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The future of medicine: Apps built for patients by their doctors or hospitals
When most of us think about mobile devices and apps in healthcare, we tend to think about the ways that doctors and nurses can use tablets or smartphones to improve the care that they provide. One of the first images to come to mind is a doctor checking an electronic health record on an iPad as he enters the exam room, a nurse recording vital signs on a smartphone, or a specialist explaining a procedure or the results of a scan on a tablet in a hospital room -- apps and tools that used by healthcare providers rather than apps used by us. Their patients.
Although healthcare has been undergoing a pretty visible transformation thanks to mobile devices and other provider-facing solutions like electronic health records, the patient or consumer experience of healthcare hasn't really been disrupted by mobile technologies. Most of us still schedule appointments by calling our doctor's office an fill out a paper form when we see a new doctor, and most of the information that we provide to our doctor is done in the exam room and isn't delivered electronically over the Internet.
But the current in-person (or by phone) paradigm of healthcare isn't going to last much longer. Having mastered the core internal technology issues, many doctors, hospitals, and app developers are beginning to turn their eyes towards empowering healthcare consumers with patient-facing apps. Right now, these early adopters of patient-facing technology may be the outliers in the U.S. healthcare market, but that is likely to change -- and to change quickly -- and providers that hang back are likely to find themselves losing patients (and income) faster than they expect.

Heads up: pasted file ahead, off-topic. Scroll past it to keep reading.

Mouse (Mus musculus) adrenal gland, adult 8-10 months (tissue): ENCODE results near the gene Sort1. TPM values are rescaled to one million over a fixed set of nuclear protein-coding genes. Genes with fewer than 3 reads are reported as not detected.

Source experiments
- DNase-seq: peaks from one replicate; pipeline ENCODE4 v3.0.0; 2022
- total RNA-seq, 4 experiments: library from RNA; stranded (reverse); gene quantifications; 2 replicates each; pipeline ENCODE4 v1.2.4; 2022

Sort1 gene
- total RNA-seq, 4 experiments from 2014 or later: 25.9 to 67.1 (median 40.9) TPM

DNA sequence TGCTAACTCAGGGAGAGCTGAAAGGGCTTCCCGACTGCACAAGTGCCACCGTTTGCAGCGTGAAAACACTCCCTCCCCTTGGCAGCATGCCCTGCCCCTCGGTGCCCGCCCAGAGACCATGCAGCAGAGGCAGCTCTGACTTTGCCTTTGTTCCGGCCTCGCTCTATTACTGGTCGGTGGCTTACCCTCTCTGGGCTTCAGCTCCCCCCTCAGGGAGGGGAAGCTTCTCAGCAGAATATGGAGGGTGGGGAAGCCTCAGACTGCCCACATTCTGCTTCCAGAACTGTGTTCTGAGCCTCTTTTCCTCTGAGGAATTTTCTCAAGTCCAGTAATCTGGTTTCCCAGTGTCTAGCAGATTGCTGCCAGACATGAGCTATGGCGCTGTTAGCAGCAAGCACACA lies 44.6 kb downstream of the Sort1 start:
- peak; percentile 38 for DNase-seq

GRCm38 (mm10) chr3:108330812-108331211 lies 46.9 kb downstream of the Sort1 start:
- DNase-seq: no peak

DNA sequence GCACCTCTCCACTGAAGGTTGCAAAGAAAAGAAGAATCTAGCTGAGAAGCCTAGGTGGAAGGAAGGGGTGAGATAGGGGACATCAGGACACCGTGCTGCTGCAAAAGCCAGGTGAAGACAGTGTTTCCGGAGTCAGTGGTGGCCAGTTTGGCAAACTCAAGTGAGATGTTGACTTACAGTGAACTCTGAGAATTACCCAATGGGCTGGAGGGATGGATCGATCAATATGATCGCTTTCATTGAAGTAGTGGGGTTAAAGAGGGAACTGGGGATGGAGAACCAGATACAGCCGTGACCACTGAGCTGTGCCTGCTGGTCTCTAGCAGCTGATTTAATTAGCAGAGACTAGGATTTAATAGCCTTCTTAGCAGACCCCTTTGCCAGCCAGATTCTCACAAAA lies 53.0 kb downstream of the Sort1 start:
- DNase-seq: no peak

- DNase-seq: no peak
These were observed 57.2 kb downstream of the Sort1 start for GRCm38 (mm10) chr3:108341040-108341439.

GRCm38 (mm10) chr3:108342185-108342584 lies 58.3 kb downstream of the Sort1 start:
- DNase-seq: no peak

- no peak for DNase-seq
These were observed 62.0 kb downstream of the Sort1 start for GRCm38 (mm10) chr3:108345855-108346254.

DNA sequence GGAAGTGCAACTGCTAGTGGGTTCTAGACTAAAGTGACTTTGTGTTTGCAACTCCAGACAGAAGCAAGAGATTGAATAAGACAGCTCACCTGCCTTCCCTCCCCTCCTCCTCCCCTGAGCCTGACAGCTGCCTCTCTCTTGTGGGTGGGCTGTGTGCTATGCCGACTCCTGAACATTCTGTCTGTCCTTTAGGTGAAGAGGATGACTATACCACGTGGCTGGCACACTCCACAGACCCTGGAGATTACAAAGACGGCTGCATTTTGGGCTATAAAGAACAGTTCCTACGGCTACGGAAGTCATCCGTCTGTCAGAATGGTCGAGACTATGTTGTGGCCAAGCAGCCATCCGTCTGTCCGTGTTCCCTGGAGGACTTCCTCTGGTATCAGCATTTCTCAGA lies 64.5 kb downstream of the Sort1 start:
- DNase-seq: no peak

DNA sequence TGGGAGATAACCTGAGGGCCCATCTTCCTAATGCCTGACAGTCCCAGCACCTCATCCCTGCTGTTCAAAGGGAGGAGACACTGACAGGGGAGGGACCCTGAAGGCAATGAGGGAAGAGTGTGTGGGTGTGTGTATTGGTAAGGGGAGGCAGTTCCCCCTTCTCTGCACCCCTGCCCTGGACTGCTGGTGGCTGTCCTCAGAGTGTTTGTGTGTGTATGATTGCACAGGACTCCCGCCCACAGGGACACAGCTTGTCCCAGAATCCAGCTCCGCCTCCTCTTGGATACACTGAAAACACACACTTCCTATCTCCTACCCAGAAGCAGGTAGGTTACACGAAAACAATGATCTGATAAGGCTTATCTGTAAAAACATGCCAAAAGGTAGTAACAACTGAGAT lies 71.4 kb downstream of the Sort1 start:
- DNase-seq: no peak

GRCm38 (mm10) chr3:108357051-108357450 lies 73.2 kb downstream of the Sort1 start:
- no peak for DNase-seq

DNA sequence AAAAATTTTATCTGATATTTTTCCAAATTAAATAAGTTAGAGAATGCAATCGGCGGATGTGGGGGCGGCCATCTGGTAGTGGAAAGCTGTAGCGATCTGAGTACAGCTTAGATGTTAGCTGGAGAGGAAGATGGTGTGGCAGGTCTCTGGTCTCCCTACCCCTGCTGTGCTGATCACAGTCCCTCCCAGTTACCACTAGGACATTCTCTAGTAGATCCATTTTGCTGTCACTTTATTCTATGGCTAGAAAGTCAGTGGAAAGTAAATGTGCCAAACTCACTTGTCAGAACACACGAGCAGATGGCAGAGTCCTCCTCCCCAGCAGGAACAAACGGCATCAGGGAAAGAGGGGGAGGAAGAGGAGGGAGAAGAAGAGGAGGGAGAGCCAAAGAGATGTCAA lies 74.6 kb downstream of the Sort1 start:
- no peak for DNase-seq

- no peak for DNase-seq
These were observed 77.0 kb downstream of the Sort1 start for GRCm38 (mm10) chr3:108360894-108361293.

Convenience and opportunity
Since Apple launched the first mobile app store five years ago, we've downloaded billions of apps. We can pay our bills, research new cars, respond to questions from our bosses, and keep in touch with our friends and families from anywhere at anytime. We integrate new apps for new and longstanding challenges or needs all the time.
We're already using apps for many aspects of our health: Consumer-oriented medical reference apps, health and fitness tracking apps, and apps that connect to consumer health monitoring devices like mobile-enabled blood pressure and glucose monitors, as well as quantified-self solutions like the Fitbit or Nike FuelBand. Many of us are sharing that data with our doctors in one way or another. According to a Manhattan Research survey, 70 percent of doctors have at least one so-called self-tracking patient.
So why haven't we app-ified our medical care? It's not because we're uninterested. It's because most providers don't offer us the tools to do so.
The early adopters and innovators
While the vast majority of doctors, medical groups, and hospitals across the country haven't released patient-facing native or web apps, a few have begun to show the way.
In particular, hospitals, which can be disorienting and even frightening, can use patient-facing apps to help demystify an illness or surgery and the recovery process. Several hospitals have begun to do this with apps that help patients stay connected to their families, check-in with their doctors or other members of their care team, connect with programs for clinical trials, access reference material and hospital services, and use indoor GPS to navigate the often confusing corridors of most hospitals.
Here are some examples of early innovation in this space.
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